1662: The Licensing of the Press Act

Satire from ‘Grub Street Journal’, London, 1732


The English Parliament issues “the Licensing of the Press Act” in 1662, two years after the restoration of Charles II. It bans the printing, selling and importation of “heretical seditious schismatical or offensive Bookes or Pamphlets” anywhere in the British Empire:


“… no person or persons whatsoever shall presume to print or cause to be printed either within this Realm of England or any other His Majesties Dominions or in the parts beyond the Seas any heretical seditious schismatical or offensive Bookes or Pamphlets wherein any Doctrine or Opinion shall be asserted or maintained which is contrary to Christian Faith or the Doctrine or Discipline of the Church of England or which shall or may tend or be to the scandall of Religion or the Church or the Government or Governors of the Church State or Common wealth or of any Corporation or particular person or persons whatsoever nor shall import publish sell or dispose any such Booke or Books or Pamphlets nor shall cause or procure any such to be published or put to sale or to be bound stitched or sowed togeather.”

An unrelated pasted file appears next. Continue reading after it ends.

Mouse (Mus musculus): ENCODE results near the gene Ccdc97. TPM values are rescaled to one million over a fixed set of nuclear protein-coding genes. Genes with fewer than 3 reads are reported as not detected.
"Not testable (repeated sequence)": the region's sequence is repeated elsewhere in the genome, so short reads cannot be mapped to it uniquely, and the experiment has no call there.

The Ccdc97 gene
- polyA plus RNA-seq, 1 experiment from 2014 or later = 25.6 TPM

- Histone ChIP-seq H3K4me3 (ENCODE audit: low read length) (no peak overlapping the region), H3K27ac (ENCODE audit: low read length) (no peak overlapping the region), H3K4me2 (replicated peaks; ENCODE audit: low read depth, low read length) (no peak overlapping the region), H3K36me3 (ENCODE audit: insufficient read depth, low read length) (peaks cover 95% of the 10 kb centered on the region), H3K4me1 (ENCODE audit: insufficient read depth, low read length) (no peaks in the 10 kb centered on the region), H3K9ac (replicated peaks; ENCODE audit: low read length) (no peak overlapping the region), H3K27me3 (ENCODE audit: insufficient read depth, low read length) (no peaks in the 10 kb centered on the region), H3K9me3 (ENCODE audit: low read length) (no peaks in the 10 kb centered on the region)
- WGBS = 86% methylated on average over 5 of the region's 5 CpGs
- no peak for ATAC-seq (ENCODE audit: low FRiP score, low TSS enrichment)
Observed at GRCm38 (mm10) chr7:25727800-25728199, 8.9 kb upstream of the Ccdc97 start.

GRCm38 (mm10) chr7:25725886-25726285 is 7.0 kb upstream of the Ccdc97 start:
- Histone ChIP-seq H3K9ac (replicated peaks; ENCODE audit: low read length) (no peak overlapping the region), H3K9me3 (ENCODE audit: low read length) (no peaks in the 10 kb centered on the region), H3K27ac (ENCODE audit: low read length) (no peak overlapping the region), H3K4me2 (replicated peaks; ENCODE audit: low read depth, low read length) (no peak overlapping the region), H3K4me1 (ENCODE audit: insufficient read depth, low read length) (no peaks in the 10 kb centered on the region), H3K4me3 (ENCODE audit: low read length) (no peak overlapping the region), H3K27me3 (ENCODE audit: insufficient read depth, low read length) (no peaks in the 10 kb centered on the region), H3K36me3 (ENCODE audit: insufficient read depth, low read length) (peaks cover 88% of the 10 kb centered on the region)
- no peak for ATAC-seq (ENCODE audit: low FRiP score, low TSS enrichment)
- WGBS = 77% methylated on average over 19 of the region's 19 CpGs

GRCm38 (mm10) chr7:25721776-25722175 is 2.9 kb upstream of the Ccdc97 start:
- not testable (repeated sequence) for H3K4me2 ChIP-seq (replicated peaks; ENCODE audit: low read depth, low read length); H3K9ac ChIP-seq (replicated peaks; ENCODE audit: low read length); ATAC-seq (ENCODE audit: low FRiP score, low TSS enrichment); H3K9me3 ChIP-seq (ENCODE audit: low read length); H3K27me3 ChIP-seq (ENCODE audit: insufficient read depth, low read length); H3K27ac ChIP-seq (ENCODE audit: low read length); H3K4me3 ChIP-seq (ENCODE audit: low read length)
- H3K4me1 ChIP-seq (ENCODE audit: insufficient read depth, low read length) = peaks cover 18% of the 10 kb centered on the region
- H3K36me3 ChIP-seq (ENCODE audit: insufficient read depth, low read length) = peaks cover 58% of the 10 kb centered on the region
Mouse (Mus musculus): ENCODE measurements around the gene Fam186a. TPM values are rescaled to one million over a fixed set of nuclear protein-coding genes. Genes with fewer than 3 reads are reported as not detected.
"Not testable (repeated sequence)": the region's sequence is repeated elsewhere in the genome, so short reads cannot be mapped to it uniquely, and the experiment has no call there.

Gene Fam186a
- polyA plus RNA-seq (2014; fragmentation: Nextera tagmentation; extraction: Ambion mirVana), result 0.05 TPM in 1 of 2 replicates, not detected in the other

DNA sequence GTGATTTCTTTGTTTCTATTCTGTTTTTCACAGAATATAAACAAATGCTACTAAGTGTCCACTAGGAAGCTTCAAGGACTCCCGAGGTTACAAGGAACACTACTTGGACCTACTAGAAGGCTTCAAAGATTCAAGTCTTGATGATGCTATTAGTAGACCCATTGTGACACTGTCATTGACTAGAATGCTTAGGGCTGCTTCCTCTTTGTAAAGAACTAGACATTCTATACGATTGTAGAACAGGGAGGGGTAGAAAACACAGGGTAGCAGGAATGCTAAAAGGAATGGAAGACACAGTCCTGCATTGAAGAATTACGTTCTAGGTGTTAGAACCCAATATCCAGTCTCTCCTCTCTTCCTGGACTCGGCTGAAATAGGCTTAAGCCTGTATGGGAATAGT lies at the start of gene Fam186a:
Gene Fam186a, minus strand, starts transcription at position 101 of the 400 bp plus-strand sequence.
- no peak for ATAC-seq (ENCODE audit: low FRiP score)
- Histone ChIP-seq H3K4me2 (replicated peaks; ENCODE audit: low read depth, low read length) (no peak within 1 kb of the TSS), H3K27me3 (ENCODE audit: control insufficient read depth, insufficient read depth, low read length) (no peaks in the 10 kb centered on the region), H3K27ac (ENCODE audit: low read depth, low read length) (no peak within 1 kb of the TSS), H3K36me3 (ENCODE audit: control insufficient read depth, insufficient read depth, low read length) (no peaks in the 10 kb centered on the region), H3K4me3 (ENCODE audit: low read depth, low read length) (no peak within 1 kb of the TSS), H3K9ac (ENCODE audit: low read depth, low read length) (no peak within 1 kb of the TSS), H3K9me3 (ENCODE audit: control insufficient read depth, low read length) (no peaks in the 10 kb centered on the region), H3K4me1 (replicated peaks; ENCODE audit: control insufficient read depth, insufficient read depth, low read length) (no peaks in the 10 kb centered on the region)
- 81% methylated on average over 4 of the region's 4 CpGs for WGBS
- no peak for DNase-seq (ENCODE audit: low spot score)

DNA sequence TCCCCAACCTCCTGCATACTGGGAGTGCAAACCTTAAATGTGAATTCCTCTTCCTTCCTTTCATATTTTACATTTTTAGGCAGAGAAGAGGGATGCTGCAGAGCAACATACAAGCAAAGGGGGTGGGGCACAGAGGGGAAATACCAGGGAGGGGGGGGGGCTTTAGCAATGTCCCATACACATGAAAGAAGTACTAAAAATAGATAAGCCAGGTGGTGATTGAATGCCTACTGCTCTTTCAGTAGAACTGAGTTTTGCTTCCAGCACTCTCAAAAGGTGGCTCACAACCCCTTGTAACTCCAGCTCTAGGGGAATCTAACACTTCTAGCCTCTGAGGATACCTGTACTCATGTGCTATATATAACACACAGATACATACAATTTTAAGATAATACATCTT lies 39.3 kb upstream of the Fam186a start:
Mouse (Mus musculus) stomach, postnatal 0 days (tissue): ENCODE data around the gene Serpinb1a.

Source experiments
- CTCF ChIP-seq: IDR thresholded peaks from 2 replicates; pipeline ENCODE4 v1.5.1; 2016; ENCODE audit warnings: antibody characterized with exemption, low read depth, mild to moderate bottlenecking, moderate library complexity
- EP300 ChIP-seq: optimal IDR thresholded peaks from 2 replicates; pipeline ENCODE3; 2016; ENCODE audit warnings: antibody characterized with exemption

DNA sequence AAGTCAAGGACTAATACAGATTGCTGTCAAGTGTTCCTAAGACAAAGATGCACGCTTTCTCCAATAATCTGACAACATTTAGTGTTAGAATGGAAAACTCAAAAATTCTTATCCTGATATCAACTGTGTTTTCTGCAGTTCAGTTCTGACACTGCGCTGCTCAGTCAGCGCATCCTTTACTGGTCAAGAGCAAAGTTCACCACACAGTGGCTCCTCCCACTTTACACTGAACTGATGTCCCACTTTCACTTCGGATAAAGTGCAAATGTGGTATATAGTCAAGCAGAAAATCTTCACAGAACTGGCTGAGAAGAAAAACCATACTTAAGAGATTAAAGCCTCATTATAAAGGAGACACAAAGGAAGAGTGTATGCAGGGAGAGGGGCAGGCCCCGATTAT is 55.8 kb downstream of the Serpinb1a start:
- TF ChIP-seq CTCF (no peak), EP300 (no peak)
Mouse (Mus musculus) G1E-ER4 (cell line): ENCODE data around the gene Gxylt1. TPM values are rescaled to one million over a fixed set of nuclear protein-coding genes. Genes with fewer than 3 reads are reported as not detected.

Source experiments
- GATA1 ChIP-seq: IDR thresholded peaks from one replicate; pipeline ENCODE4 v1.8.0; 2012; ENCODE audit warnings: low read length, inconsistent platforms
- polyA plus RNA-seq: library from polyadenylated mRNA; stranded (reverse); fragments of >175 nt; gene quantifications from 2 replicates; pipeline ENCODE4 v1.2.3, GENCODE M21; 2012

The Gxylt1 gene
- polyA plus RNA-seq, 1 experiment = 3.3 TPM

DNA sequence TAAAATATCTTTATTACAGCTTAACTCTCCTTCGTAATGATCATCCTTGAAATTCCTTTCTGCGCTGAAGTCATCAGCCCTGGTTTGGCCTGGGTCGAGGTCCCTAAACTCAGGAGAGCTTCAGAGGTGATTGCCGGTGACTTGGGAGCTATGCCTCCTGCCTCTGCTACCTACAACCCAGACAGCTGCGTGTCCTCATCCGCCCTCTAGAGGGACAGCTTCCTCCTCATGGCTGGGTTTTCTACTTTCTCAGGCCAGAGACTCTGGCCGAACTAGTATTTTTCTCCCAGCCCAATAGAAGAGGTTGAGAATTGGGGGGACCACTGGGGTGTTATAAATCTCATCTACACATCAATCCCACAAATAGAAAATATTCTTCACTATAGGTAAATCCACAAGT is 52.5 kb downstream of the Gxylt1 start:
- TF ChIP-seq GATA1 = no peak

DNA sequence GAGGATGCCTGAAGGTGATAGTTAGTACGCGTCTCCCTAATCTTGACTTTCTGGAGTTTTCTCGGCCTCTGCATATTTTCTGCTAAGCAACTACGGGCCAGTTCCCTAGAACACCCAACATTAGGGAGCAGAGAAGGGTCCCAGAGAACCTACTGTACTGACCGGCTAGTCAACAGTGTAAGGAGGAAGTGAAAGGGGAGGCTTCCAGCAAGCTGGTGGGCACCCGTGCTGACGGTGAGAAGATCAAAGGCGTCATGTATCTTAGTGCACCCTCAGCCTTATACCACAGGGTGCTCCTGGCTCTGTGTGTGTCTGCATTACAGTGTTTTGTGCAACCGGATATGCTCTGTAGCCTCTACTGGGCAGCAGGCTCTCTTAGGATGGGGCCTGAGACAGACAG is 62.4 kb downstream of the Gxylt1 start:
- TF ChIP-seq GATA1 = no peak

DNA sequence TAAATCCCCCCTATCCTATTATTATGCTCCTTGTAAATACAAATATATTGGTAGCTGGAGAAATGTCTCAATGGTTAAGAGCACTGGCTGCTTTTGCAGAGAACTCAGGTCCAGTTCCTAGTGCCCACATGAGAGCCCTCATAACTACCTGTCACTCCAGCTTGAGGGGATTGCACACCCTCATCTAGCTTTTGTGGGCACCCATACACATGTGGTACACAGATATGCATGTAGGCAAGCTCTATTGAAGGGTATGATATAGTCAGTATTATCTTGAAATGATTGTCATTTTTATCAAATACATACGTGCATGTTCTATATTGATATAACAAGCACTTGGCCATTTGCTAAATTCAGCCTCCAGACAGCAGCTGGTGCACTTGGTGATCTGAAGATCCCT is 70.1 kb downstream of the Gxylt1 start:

The Licensing of the Press Act (1662)